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The Ins And Outs Of Personal Injury Law: What You Need to Know

The Ins And Outs Of Personal Injury Law

The last thing anybody wants is to find themselves injured due to the pure negligence of another person. However, finding yourself in that exact situation is one of the more common civil suits that enters a courtroom. Learning everything there is to know about personal injury cases, including how much is on the table to win, can help a person understand if such a lawsuit is right for them. 

What is a Personal Injury Lawsuit? 

Personal injury is a form of a civil lawsuit that falls under tort law, which specifically deals with the avenue of law that covers rectifying wrongdoings against one person by another person or an organization. The point of a personal injury lawsuit is to sue the other party for damages that will make a person whole, typically from a monetary standpoint, for the injuries they suffered as a result of the other parties’ actions. 

What Are the Principles of Personal Injury Law? 

For those unfamiliar with the process of a personal injury lawsuit, there are a few crucial components that must be proven in court. On top of these four principles, it must also be shown that negligence was involved in the person’s actions, as intent to injure is a criminal act. Negligence refers to acting in such a way that there is a disregard for those around you in such a way that a reasonable person in the same situation would not act the same. The aforementioned main principles to prove, however, include: 

  1. Duty of Care

First and foremost, a person must prove that the party who injured them had a duty of care to act in such a way that they would stay out of harm’s way. A common example would be a driver on the open road who has a duty of care to operate their vehicle in a responsible manner that doesn’t put others in danger.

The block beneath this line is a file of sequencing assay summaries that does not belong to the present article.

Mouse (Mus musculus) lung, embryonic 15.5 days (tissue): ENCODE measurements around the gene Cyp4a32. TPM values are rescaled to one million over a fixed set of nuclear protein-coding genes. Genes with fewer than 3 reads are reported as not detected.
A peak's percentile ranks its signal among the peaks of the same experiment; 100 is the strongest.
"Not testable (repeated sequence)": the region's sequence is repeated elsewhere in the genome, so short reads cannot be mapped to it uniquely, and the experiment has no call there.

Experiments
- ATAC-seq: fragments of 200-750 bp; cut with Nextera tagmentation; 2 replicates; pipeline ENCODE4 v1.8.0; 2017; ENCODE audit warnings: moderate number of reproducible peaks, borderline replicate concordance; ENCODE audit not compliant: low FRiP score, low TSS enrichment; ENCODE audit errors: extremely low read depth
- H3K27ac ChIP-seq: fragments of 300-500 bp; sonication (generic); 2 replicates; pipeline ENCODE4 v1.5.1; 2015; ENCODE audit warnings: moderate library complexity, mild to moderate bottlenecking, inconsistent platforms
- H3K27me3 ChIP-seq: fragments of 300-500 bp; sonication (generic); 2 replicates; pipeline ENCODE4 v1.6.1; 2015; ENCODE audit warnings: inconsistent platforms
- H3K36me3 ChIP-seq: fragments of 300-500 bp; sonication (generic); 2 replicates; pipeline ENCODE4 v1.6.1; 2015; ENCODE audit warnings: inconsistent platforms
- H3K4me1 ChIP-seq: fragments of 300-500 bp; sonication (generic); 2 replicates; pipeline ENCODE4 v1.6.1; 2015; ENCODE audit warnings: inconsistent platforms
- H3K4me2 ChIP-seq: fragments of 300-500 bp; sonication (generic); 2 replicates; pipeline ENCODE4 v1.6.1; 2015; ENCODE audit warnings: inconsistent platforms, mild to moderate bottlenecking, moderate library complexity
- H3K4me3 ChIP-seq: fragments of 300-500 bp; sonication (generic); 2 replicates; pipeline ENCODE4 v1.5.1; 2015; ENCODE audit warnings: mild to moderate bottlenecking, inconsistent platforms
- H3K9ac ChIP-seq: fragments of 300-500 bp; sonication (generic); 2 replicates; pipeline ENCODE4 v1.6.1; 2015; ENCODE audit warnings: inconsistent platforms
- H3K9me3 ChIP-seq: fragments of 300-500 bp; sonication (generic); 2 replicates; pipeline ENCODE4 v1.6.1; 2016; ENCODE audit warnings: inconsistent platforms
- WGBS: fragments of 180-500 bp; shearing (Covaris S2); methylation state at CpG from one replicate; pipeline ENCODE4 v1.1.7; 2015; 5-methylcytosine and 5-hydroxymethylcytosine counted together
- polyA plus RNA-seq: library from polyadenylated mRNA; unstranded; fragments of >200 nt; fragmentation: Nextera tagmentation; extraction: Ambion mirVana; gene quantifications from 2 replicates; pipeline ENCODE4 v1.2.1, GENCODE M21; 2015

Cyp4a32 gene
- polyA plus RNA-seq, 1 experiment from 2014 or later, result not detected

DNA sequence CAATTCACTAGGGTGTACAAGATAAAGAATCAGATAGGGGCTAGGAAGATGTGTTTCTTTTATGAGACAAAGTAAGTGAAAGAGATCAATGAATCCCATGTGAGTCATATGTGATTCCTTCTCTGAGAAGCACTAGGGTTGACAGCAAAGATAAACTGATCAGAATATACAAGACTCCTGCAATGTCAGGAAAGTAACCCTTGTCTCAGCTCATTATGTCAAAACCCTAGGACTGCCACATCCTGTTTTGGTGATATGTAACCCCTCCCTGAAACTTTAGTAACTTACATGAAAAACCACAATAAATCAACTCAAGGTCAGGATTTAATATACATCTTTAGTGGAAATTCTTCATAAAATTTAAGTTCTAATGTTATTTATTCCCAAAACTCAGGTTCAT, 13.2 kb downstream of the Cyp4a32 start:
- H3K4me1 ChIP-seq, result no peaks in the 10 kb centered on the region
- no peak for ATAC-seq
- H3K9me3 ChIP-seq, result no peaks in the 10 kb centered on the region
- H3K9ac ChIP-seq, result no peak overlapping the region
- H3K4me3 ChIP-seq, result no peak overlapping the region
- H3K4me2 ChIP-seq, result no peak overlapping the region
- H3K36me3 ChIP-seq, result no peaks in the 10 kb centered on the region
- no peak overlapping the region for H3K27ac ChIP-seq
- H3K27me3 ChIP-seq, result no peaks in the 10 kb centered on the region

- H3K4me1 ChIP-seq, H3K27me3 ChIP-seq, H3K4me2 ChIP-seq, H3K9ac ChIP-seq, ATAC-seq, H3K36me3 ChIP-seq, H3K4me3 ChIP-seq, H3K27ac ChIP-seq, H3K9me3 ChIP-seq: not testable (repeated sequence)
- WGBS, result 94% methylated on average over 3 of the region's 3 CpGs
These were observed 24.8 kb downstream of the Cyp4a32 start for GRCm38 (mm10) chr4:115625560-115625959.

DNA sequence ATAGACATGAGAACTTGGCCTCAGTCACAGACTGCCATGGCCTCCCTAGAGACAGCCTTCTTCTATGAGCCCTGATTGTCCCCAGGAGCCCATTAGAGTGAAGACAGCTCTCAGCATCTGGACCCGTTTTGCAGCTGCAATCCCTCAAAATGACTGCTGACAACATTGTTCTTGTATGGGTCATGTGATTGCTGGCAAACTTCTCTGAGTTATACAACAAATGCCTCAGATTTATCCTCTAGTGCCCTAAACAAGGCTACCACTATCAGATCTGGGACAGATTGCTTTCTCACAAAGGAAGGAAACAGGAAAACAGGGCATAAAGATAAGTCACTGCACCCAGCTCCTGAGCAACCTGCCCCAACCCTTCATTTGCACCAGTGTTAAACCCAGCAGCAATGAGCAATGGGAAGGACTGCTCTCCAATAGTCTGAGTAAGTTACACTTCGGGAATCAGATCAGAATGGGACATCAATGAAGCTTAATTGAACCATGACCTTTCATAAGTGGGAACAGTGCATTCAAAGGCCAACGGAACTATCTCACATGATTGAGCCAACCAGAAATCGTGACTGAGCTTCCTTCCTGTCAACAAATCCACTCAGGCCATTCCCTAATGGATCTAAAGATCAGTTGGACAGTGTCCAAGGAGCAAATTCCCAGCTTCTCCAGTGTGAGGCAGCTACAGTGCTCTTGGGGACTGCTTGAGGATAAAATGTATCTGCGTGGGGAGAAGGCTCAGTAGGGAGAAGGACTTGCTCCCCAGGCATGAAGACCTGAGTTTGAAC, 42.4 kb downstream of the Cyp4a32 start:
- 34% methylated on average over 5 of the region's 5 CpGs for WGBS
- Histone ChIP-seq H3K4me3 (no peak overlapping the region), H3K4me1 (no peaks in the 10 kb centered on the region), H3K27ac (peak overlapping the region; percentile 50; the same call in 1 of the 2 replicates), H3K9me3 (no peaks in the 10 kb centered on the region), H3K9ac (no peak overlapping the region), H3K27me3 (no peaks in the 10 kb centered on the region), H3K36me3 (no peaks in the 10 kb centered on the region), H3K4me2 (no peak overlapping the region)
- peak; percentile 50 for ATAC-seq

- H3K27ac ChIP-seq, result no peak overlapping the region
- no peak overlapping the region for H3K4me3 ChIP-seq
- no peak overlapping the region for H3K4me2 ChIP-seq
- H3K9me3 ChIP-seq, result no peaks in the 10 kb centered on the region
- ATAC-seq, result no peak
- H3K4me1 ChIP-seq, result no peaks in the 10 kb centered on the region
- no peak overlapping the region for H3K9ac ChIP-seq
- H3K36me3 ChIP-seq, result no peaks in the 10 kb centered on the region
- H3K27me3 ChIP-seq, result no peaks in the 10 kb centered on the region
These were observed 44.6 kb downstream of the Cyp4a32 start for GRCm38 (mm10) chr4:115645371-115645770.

1. Breach of Duty of Care

Second, it must be shown that the party who supposedly caused the accident fully breached their duty of care through negligence. Using the above example, a driver eating while on the road, only to drop their food and take their eyes off the road to grab it, has breached their duty of care to act in a reasonable and safe manner. 

  1. Causation

Third, the plaintiff must demonstrate to the court that the previous breach of duty directly led to the injuries that the plaintiff suffered. Sticking with the same example, the driver taking their eyes off the road to grab the food may have ran a red light that they didn’t see because of the distraction. 

  1. Damages

Finally, it must be demonstrated that the injuries the plaintiff suffered warrant the damages they are requesting from the court. After all, a person cannot sue another person for injuries unrelated to the accident, which is why this fourth point is required. Medical bills or other expenses must be shown to the court to justify these damages. 

How Much Can Be Won from Personal Injury Lawsuits? 

While the amount a person can be compensated from a personal injury lawsuit varies depending on the type of lawsuit, there are certain averages. Specifically, the majority of individuals will walk away with around $25,000, though this can rise into the hundreds of thousands for cases such as medical malpractice. The details of your specific case along with any special circumstances will come into account during the trial. On top of this, the majority of civil cases never reach trial, which means settlement may occur. 

The Cost of Personal Injury Lawsuits 

In most cases, you will only incur a fee from your lawyer if you lose your case and they are on a contingent fee structure. This means that they take a percentage of the amount you are compensated, typically 33-40% depending on the case, but the upside is that you don’t pay anything if you lose. 

The Bottom Line

After being involved in an accident that somebody else caused and choosing to live with the injuries you sustained, you are simply leaving money on the table. Consider reaching out to an accredit personal injury lawyer who can walk you through the details of your case in order to determine how much you can potentially garner from a lawsuit. Evaluate this total to determine whether or not the costs of the lawsuit exceed the amount you stand to win. 


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